Chinese herbal medicine uses the fundamentals of TCM to categorize natural substances that are used for medicinal purposes. Plants, animal parts, insects, and minerals are all present in the Chinese herbal materia medica. Collectively, they are referred to as herbs. If you would like to take Chinese herbs, but have concerns about them containing animal or incest parts, there is usually an alternative. Please don't hesitate to express your concern.
Each herb has specific traits and properties, which are matched to the traits and properties of the person who is taking them. They are almost never used alone, but together in herbal formulas. Using the herbs in formulas helps to ensure the safety and effectiveness of the medicine. Formulas are designed to treat the symptoms of disease as well as the root cause. The formulas can be easily modified to match each individuals ailment. What I love most about Chinese herbal medicine, is how it is tailored to the individual taking the medicine. Two people may have the same cold, but take two different formulas because they are two different people who are experiencing the cold in two different ways.
Moxibustion, commonly called moxa, is a warming modality that is used on the meridians and acupoints using the same theory as acupuncture. This method does not pierce the skin, but is used on or above the skin. Moxa is mugwort that is processed into several forms. Mugwort is a Chinese herb that offers a deep-penetrating heat, much like infra-red heat.
1. A moxa pole is mugwort wool rolled into a stick and wrapped with paper. The stick is then warmed up until the end is glowing like the end of an incense stick. The warm end is then held over the acupoints to provide meridian therapy.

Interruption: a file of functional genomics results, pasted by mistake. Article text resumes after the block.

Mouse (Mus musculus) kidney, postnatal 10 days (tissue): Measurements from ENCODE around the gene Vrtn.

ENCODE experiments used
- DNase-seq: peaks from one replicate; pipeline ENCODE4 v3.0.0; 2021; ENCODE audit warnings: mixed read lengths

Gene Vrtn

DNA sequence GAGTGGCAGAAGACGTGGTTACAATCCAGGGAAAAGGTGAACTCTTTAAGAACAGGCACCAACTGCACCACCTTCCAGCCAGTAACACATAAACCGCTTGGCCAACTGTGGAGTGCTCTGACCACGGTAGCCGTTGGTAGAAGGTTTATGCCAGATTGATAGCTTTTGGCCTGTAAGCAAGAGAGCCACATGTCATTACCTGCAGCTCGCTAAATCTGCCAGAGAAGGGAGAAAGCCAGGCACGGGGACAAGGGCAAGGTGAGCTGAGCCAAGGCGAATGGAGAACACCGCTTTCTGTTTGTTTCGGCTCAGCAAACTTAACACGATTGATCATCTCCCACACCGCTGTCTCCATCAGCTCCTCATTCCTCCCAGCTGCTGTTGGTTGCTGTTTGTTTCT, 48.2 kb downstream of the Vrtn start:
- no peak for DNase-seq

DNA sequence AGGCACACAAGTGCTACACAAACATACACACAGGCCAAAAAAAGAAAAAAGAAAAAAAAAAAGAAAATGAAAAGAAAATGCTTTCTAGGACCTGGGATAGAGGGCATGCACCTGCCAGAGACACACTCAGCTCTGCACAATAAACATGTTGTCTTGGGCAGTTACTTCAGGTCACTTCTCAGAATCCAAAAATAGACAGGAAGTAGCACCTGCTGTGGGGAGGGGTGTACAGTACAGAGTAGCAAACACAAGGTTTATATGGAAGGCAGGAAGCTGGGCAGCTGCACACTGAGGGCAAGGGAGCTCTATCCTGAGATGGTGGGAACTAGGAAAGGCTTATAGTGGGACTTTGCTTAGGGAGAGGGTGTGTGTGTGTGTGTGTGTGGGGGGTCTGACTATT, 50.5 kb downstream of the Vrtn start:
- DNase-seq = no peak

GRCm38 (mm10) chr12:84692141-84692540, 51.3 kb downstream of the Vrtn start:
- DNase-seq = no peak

2. Loose moxa is mugwart wool that is manipulated by the practitioner into various shapes, usually cones or balls. The cones are placed directly on the acupoints and allowed to smolder just long enough for the patient to feel a comfortable warming sensation. Moxa balls are placed on the end of acupuncture needles to warm the needle during the treatment.
The most common form of moxa used in my practice is pole moxa. It has a remarkable effect in promoting healing and increasing the flow of blood and body fluids.
Cupping is a therapy in which cups are placed on the skin, and a partial vacuum is created by means of heat or suction. The suction stimulates the flow of fluid and blood in the body, and can offer a myofascial release. Studies have shown that cupping can affect tissues as deep as four inches underneath the surface of the skin, causing toxins to release, lymph flow to increase, muscles and fascia to relax, and cause an increase in circulation at the cellular level. When there is a significant amount of reaction to the cups, they may leave red or even purplish rings where the cups were placed. The rings are evidence of the stagnant blood coming to the surface of the body. These marks usually go away in 4-6 days, and rarely last more than 10 days.
Gua-sha is an ancient treatment technique that manipulates the myo-fascia, stimulates the release of toxins, and relieves pain and muscle soreness. The techniques involves a gentle scraping of the surface of the skin. Oil is placed on the skin, and then short brisk strokes are applied using a smooth rounded object (like a spoon). This painless scraping motion will cause a redness of the skin, called sha. The darker the sha, sometimes even purple, the more toxins and stagnation are being released. Patients will leave feeling an immediate sense of relief and increased relaxation.
Nutrition, Exercise, Lifestyle
The food we eat, the way we live, and what we do have enormous impacts on our health and well-being. As a medical practitioner, I have your best interests at heart, and nutritional and lifestyle counseling are all a part of your treatment. I believe that you have the power to take control of your athletic performance, your health, and your life. I am here to offer unconditional support and information to keep you moving forward on your personal journey.